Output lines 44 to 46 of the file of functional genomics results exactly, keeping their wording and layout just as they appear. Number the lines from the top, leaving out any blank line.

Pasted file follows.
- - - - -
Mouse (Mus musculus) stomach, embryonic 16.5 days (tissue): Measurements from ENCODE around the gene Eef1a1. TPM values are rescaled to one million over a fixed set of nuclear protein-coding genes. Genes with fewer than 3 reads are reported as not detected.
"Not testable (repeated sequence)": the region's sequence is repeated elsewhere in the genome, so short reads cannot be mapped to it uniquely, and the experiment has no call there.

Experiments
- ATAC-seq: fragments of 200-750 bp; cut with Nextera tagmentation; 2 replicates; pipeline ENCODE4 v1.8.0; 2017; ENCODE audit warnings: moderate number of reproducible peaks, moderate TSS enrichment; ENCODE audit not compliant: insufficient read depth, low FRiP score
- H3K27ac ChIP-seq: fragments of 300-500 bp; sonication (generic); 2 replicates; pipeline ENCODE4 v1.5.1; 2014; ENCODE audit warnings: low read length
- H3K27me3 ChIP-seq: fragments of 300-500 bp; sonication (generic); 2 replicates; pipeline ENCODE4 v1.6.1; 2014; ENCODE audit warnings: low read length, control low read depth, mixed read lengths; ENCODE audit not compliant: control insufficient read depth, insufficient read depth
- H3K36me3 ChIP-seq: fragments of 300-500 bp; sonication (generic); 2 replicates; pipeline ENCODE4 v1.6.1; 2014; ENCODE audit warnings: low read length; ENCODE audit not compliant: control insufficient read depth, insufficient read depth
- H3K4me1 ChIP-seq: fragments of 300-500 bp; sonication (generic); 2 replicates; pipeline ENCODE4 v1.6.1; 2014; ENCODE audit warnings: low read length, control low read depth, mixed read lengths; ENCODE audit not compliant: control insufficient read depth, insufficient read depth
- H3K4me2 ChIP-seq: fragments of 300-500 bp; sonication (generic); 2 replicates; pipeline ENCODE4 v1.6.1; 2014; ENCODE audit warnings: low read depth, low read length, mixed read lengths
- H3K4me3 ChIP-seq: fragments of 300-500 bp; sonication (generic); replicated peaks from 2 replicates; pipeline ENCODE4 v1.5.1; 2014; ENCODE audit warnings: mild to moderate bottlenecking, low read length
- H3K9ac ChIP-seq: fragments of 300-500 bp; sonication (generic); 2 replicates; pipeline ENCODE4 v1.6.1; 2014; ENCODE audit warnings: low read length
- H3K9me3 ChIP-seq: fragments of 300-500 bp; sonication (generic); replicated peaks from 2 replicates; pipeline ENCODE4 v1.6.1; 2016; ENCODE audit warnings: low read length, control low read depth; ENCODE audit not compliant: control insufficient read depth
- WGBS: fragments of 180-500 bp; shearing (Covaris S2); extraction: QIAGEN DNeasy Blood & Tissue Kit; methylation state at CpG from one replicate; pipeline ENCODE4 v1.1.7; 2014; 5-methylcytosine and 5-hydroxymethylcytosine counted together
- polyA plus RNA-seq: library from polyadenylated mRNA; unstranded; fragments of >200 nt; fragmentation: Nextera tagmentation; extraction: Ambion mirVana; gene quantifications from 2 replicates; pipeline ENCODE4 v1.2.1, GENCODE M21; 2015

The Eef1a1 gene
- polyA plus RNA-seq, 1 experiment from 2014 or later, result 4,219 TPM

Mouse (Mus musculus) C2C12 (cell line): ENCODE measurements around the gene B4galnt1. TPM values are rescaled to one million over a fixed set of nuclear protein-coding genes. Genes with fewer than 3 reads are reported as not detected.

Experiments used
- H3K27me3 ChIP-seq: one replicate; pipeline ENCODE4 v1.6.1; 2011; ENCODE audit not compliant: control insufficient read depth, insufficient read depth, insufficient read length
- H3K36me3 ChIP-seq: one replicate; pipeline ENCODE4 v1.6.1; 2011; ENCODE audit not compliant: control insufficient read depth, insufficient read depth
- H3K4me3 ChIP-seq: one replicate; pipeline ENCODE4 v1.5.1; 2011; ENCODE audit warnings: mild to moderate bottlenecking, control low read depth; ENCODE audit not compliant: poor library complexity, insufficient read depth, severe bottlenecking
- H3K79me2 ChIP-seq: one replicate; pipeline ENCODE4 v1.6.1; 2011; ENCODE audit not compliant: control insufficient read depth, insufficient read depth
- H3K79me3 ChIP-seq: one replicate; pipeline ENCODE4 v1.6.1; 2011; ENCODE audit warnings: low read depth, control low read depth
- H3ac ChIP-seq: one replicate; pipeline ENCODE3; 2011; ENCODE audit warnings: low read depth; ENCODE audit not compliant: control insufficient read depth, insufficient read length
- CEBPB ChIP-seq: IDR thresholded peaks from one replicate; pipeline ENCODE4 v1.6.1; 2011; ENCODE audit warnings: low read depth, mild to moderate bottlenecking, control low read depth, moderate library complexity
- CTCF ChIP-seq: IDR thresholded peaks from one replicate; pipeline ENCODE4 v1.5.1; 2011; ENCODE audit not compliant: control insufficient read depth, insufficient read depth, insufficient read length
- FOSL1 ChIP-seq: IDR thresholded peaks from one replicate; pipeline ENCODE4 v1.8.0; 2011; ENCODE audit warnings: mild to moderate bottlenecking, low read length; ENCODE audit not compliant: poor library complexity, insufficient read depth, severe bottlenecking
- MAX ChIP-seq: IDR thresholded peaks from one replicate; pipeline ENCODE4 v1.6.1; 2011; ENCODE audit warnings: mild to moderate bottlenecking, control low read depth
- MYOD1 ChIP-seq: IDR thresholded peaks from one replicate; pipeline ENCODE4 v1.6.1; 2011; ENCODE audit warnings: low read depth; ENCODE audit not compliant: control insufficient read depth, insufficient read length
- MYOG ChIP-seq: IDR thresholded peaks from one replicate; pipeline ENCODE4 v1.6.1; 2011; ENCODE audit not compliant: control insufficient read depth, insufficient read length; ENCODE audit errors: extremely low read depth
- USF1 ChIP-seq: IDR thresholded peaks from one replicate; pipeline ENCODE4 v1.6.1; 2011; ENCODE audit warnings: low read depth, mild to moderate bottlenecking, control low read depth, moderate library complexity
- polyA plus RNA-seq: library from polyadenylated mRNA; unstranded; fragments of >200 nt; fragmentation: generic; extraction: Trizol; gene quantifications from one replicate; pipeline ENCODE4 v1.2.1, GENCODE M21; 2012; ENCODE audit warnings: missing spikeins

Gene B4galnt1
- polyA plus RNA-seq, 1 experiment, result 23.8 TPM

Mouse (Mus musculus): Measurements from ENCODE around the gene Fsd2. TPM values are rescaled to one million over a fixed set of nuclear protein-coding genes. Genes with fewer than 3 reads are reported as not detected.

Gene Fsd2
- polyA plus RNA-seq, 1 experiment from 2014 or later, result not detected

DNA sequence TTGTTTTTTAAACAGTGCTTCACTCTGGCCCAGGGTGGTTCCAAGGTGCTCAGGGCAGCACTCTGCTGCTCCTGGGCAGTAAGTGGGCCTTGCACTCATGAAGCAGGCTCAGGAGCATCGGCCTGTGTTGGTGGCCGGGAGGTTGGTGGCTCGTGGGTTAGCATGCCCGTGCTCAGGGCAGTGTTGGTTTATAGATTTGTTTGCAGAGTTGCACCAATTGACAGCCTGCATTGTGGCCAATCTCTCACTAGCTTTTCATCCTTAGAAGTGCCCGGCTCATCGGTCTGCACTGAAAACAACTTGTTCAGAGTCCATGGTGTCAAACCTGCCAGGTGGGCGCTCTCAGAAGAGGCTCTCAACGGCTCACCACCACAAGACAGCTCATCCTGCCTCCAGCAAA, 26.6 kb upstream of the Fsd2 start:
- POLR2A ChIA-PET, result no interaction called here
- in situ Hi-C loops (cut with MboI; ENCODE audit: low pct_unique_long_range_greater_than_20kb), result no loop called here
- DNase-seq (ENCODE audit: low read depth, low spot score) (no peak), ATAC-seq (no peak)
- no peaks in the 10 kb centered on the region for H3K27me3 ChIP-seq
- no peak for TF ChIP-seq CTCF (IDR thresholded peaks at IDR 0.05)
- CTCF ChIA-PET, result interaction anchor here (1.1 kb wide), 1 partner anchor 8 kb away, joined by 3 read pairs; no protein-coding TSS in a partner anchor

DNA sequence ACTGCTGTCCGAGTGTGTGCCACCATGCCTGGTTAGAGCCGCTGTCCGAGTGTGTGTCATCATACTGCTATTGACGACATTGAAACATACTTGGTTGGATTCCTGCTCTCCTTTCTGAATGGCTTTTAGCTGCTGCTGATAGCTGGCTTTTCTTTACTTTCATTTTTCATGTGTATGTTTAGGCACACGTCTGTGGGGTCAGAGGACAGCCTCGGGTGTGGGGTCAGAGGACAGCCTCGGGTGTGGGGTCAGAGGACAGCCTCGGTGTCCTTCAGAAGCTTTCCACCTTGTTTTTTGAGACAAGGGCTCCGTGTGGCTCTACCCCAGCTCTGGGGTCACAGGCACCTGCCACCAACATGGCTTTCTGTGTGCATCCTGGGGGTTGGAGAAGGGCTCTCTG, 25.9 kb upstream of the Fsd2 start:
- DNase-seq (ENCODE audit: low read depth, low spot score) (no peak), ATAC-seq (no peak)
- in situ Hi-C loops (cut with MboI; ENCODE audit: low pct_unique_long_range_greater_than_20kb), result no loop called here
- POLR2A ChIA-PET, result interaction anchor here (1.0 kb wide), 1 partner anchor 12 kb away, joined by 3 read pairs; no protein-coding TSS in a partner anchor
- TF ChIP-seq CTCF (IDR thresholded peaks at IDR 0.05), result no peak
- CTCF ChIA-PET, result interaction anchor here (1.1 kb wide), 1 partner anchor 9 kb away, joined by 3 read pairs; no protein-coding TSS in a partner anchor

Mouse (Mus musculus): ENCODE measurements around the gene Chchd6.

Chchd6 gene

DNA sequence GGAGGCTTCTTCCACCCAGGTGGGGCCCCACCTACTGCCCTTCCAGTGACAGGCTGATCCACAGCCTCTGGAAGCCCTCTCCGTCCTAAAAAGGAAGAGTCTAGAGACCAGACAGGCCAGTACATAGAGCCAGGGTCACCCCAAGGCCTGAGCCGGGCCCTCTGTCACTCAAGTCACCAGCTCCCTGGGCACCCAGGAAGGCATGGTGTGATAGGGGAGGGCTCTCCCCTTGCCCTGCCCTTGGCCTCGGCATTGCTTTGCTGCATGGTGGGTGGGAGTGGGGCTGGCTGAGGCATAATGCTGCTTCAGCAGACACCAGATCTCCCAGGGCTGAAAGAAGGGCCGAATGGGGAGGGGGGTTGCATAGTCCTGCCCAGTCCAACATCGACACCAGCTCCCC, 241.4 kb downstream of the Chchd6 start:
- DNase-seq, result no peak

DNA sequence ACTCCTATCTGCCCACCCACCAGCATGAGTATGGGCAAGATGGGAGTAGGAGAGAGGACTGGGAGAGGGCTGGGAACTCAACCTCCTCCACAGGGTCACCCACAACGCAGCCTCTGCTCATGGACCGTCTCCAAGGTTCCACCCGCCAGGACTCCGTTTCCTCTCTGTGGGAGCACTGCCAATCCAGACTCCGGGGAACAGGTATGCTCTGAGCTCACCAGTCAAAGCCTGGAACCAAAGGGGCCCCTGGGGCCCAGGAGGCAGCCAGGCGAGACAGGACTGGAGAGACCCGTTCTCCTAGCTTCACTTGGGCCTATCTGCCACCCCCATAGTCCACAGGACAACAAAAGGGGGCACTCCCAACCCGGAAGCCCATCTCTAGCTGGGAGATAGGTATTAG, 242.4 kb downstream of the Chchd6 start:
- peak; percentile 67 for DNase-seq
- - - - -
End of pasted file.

- CTCF ChIA-PET, result interaction anchor here (1.1 kb wide), 1 partner anchor 8 kb away, joined by 3 read pairs; no protein-coding TSS in a partner anchor

DNA sequence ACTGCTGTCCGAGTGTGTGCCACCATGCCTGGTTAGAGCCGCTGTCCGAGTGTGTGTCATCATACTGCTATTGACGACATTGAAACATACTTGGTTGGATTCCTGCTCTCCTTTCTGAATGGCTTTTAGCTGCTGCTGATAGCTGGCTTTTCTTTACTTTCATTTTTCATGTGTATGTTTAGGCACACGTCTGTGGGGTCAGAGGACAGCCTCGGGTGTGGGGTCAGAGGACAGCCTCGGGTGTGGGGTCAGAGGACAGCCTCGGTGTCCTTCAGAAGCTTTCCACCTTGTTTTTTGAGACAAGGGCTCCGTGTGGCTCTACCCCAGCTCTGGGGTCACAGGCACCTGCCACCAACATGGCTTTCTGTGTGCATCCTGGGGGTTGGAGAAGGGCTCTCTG, 25.9 kb upstream of the Fsd2 start:
- DNase-seq (ENCODE audit: low read depth, low spot score) (no peak), ATAC-seq (no peak)